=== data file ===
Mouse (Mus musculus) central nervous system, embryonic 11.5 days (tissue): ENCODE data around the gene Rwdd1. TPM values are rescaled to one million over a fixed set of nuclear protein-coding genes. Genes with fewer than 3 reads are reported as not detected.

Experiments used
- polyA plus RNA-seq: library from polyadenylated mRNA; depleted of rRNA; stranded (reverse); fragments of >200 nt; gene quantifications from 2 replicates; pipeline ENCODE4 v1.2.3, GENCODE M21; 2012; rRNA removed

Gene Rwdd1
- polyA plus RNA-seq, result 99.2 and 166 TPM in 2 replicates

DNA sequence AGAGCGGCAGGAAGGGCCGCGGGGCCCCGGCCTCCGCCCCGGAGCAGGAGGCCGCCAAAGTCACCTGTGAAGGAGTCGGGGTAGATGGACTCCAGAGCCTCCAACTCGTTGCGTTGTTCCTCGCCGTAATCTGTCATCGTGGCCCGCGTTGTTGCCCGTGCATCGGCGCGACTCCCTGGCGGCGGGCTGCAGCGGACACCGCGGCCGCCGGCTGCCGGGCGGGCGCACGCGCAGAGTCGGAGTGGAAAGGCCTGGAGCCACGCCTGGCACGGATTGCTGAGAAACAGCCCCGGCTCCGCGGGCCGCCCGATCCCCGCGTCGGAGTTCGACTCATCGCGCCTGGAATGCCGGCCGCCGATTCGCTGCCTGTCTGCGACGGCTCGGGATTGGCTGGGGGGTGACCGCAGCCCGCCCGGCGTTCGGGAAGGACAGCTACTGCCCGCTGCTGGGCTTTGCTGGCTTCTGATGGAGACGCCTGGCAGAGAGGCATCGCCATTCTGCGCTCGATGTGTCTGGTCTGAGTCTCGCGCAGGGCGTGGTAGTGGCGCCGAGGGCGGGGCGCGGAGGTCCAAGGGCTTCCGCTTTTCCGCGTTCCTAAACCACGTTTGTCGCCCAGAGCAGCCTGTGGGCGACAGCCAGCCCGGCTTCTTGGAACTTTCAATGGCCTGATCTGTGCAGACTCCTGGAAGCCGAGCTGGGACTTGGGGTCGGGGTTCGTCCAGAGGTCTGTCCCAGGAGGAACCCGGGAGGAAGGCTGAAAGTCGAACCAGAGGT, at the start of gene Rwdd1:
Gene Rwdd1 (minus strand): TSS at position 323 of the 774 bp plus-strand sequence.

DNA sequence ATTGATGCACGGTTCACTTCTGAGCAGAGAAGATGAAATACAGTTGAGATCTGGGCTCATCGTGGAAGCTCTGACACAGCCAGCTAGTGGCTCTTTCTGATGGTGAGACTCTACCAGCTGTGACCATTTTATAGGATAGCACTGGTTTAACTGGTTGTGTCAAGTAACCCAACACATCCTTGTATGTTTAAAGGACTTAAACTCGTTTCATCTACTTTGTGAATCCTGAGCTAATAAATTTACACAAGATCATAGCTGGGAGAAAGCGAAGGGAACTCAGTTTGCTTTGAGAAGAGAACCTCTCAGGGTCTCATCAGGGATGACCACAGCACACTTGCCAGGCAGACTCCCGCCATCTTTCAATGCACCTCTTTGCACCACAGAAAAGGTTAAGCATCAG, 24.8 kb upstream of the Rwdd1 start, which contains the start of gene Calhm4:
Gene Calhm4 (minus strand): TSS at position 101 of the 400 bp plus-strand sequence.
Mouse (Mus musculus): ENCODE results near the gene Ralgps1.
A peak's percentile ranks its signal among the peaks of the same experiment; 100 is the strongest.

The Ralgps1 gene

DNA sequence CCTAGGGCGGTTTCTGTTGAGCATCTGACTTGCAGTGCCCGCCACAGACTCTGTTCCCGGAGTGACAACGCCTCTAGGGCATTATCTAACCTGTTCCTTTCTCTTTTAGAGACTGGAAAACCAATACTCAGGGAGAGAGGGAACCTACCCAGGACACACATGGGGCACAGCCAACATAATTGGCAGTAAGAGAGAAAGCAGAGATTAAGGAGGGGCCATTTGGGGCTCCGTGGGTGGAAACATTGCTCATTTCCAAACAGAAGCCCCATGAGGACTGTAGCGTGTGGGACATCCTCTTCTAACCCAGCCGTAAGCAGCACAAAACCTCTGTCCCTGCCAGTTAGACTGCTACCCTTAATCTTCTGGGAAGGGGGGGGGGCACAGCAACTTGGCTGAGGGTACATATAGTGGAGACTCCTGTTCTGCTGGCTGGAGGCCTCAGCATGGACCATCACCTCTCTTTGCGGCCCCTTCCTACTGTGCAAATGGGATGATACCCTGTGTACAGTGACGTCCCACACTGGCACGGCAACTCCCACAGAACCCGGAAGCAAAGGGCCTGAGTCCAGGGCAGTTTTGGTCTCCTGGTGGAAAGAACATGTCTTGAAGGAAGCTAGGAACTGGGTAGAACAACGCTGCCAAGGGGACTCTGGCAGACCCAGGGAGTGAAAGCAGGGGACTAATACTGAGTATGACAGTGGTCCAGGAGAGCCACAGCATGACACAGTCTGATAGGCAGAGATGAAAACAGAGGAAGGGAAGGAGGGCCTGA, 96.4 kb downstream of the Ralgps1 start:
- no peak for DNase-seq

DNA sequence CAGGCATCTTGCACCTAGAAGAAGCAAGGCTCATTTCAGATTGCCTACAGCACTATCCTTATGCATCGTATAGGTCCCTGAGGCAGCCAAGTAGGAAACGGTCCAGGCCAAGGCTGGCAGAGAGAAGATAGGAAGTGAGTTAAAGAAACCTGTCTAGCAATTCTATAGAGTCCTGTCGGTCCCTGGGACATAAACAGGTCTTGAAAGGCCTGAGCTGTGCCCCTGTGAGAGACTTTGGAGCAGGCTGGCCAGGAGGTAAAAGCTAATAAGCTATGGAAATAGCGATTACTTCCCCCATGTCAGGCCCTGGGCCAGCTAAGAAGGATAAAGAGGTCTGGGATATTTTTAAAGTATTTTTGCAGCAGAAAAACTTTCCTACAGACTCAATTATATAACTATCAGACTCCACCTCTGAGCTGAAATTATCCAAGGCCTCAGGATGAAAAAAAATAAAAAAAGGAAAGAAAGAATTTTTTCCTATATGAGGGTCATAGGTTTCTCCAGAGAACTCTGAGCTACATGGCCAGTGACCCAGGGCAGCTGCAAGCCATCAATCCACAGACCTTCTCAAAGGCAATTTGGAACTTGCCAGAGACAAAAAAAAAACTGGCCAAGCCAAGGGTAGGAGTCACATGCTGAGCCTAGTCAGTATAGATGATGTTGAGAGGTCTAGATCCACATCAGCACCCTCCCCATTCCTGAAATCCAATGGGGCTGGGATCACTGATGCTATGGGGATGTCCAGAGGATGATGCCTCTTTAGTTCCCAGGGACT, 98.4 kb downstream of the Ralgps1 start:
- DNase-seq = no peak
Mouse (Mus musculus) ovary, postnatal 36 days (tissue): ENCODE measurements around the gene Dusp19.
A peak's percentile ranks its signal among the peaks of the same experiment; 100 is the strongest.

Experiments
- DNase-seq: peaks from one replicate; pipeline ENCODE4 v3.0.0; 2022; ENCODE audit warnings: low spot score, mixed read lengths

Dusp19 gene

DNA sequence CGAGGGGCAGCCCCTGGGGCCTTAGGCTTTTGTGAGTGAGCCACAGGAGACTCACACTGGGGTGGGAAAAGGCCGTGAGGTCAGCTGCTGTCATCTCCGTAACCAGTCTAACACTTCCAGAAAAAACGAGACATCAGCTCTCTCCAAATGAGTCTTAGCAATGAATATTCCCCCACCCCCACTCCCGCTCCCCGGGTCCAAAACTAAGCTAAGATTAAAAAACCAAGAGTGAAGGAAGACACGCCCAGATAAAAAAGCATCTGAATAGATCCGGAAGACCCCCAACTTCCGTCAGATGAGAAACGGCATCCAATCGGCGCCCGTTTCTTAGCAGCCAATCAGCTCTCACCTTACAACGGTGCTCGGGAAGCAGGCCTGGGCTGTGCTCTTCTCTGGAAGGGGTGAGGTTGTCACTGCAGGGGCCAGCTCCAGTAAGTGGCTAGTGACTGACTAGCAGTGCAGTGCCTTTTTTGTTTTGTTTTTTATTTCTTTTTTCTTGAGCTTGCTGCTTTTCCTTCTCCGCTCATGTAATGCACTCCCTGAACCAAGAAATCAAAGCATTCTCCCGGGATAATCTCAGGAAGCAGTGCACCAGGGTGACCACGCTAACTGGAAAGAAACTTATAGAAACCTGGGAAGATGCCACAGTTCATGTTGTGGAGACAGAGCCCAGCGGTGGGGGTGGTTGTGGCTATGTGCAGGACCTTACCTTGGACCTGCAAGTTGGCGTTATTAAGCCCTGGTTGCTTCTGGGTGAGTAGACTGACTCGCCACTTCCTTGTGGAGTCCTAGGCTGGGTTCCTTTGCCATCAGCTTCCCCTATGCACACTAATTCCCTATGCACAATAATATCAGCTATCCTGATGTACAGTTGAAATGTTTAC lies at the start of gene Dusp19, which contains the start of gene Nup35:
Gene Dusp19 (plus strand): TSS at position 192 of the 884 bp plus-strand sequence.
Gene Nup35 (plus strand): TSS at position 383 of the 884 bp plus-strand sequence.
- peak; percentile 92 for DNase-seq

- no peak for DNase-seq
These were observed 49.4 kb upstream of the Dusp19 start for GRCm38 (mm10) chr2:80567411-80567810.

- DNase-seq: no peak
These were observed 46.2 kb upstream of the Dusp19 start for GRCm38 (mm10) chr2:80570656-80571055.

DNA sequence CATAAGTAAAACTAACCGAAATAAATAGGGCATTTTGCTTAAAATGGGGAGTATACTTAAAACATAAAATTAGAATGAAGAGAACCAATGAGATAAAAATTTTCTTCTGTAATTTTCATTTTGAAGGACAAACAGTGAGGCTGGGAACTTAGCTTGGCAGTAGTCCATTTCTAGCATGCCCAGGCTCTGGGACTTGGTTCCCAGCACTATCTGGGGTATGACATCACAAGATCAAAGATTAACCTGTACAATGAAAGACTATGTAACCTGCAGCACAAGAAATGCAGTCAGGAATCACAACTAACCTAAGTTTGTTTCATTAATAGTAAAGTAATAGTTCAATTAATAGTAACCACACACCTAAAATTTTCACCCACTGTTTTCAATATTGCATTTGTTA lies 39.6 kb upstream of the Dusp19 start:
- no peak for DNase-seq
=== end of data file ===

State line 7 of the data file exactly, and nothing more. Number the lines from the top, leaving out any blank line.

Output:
Gene Rwdd1 (minus strand): TSS at position 323 of the 774 bp plus-strand sequence.